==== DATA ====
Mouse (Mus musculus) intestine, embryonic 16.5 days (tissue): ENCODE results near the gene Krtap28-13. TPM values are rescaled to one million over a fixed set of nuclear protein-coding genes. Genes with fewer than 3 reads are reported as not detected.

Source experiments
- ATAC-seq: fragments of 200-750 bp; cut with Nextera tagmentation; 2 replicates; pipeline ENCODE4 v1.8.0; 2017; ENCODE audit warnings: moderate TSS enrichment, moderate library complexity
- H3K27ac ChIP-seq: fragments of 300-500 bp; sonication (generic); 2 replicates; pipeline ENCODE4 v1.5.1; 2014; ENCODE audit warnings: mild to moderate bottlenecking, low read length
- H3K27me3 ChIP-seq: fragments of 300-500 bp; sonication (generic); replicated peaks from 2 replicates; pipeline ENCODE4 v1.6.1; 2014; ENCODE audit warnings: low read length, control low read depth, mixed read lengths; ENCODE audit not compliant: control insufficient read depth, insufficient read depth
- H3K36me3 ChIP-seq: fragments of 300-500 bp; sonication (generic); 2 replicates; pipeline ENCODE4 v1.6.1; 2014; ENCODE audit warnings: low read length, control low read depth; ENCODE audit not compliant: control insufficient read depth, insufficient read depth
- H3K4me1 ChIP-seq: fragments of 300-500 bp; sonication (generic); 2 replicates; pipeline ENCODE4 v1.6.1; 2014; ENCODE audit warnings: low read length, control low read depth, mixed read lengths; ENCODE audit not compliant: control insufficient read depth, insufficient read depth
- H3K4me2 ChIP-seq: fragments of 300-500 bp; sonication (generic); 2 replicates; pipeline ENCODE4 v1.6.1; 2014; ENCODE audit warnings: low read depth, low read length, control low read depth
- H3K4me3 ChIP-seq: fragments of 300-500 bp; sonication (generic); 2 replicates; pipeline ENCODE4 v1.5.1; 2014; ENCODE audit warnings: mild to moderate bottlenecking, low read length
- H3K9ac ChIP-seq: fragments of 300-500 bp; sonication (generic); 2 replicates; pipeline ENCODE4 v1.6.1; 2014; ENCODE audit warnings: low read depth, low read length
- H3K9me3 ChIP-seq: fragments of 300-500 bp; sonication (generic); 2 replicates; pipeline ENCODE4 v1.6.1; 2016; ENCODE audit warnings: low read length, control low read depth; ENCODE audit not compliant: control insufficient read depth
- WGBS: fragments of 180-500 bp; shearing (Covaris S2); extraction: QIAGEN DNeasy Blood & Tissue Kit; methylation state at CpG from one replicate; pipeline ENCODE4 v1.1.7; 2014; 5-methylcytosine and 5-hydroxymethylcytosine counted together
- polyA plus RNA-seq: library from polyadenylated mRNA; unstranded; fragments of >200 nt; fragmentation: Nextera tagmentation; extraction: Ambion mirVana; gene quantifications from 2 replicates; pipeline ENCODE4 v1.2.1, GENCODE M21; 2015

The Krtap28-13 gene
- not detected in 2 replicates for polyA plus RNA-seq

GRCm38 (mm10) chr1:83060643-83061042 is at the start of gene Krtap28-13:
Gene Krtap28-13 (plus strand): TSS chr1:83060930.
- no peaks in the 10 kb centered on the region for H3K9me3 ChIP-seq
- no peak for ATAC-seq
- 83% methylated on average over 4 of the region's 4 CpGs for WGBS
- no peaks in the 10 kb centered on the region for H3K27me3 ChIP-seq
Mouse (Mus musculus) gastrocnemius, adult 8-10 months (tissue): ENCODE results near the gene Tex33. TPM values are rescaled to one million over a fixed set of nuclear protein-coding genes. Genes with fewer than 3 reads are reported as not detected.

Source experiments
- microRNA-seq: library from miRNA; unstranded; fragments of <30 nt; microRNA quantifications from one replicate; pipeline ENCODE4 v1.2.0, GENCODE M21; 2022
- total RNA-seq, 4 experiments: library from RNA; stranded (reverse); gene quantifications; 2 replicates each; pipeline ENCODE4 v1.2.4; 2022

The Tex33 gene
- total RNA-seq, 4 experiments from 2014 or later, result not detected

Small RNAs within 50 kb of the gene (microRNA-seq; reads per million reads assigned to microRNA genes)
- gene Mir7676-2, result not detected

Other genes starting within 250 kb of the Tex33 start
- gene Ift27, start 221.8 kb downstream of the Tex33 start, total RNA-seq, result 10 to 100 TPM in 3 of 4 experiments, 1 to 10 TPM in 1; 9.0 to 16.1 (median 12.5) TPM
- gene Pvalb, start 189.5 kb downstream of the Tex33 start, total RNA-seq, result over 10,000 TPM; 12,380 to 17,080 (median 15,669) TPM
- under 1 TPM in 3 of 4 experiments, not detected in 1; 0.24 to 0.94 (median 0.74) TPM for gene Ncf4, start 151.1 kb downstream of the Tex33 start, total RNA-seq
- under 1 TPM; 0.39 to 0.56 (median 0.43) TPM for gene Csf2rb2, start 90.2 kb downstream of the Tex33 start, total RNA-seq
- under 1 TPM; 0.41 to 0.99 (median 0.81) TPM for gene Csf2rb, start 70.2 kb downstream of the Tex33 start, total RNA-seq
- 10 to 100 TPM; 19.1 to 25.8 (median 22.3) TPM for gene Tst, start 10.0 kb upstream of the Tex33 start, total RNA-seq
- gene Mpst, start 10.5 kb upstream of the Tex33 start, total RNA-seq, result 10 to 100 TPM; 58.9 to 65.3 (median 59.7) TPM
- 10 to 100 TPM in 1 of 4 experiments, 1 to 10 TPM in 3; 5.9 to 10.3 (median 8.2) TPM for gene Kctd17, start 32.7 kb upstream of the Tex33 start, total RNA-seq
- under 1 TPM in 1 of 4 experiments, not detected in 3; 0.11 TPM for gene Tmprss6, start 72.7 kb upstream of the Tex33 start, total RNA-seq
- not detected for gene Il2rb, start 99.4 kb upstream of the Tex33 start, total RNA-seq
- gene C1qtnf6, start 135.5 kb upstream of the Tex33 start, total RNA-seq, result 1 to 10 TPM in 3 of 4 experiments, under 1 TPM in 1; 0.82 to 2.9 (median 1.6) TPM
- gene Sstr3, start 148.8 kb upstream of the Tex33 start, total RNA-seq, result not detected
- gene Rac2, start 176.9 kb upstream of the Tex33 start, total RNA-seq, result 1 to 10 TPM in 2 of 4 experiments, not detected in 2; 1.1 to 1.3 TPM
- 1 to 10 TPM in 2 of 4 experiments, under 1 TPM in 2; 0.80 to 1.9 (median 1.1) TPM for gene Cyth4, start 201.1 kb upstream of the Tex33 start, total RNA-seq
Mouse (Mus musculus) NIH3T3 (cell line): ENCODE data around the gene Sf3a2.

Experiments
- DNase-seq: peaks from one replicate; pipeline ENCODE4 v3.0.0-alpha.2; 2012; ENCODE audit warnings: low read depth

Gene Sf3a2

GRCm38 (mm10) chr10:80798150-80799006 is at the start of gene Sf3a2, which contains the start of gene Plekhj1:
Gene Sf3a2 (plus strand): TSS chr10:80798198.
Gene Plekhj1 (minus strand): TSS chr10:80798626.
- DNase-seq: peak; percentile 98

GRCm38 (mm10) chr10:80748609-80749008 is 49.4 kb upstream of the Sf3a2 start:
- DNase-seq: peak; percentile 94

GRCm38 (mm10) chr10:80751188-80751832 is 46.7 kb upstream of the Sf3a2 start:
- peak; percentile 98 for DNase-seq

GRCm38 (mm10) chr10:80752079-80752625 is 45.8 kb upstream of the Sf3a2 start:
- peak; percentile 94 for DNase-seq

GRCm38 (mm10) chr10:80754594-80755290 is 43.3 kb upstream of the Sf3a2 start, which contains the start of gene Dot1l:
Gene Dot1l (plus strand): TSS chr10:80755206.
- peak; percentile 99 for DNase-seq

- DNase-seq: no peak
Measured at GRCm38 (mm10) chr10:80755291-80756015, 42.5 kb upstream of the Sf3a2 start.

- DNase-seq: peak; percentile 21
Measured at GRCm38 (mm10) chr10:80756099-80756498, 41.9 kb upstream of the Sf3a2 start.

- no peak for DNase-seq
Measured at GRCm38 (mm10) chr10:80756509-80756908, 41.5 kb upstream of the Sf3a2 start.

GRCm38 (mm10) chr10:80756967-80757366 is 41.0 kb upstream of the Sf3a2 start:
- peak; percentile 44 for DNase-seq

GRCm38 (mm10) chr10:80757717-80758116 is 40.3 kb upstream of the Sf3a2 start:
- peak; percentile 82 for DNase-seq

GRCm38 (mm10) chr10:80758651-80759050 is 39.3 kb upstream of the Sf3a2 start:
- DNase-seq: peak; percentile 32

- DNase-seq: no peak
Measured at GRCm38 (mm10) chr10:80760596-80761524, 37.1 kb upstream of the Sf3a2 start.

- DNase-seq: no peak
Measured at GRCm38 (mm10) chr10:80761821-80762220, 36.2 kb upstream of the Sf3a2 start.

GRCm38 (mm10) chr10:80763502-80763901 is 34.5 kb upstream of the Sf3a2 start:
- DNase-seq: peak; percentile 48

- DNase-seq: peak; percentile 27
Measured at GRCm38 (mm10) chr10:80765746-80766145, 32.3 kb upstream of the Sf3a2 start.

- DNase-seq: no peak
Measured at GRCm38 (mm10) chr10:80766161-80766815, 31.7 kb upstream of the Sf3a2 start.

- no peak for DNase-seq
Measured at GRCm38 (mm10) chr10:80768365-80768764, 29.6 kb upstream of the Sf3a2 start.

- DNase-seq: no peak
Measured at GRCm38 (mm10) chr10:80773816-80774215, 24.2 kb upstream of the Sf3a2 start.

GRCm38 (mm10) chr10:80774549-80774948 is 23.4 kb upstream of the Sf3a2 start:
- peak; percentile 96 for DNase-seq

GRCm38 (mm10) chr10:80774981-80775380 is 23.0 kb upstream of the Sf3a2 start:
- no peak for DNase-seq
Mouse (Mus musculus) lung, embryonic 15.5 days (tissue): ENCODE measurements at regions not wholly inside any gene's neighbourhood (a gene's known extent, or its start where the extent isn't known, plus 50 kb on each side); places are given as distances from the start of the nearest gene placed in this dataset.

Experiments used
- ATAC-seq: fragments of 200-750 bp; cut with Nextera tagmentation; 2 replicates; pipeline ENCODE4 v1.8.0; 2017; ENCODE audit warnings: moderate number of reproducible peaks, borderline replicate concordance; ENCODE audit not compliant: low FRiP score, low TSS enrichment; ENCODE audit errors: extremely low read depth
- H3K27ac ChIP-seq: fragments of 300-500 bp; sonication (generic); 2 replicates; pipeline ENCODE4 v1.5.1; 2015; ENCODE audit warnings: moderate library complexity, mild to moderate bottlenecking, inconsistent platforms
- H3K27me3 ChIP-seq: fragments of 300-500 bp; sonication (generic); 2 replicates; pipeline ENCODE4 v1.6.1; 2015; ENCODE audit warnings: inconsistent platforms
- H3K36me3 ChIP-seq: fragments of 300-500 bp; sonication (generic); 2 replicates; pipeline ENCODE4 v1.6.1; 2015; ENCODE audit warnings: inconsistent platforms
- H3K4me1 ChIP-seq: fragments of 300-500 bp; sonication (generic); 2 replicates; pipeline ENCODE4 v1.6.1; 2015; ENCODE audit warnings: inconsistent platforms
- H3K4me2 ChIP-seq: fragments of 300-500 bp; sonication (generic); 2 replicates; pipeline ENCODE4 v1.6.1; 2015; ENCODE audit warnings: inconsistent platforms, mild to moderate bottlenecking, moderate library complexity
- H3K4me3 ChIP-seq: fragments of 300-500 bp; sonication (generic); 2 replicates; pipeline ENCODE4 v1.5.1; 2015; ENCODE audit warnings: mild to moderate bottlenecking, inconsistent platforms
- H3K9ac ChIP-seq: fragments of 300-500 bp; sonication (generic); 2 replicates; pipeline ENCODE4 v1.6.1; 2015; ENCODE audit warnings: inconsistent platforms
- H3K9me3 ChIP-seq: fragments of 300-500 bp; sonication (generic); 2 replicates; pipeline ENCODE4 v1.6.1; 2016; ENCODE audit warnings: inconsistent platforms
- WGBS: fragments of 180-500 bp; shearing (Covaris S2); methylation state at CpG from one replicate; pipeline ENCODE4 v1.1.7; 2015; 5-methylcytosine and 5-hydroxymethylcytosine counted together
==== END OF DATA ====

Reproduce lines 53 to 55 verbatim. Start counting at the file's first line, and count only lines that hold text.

GRCm38 (mm10) chr10:80748609-80749008 is 49.4 kb upstream of the Sf3a2 start:
- DNase-seq: peak; percentile 94

GRCm38 (mm10) chr10:80751188-80751832 is 46.7 kb upstream of the Sf3a2 start: